In nature there are neither rewards nor punishments – there are only consequences (Robert Ingersoll)
Adam and Eve, having eaten of the forbidden fruit, are questioned by God (Genesis 3:8-19), “Where are you?” and “What is this you have done?” A common response is that it is their disobedience that leads to them being driven from Eden. But … is God angry?
“Where are you?” is more than a question of physical whereabouts, it is a deeper query of being, it is “Where are you now that you have made this choice; how has it affected you; how are you changed?” Adam’s response, “I was afraid because I was naked” speaks of self-awareness, of God-awareness, of being naked in every way before God, and of no longer being confident in this state of emotional and moral nakedness in God’s presence. Adam’s wisdom, gained through disobedience, distorts his relationship with God, makes him uncomfortable before God.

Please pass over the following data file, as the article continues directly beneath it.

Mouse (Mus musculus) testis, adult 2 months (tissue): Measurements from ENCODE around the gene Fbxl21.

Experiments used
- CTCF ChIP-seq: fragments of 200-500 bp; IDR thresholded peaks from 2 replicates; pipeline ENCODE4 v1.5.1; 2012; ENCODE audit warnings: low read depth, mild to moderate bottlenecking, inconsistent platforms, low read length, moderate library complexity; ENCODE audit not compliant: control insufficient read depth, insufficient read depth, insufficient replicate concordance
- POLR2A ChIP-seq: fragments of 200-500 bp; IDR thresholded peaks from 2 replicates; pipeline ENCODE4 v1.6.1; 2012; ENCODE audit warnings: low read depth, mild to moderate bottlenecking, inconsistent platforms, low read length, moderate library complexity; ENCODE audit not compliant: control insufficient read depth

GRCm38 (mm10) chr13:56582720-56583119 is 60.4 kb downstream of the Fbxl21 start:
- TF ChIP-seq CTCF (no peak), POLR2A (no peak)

“What is this you have done?” is God giving Adam, giving Eve, the opportunity to take responsibility for their choice and subsequent action. Both miss this opportunity, neither accept responsibility: “My wife …”; “The serpent …”. Both give excuse, attempt to pass the responsibility elsewhere for the choice they have made.
It is tempting to assign the consequential curse and humanity’s exclusion from Eden to Adam and Eve’s disobedience in seeking wisdom (a gift God did not yet believe them ready to receive). However, having gained wisdom, they are cursed and excluded for failing to accept responsibility for their choice and subsequent action. Rather than a punishment dictated by God, this is a consequence brought about by humanity’s unwillingness to accept responsibility.
Much of humanity’s suffering is due not to wrong choice, but to our failure to accept responsibility for those choices ... there are neither rewards or punishments, only consequenses!
15 October 2006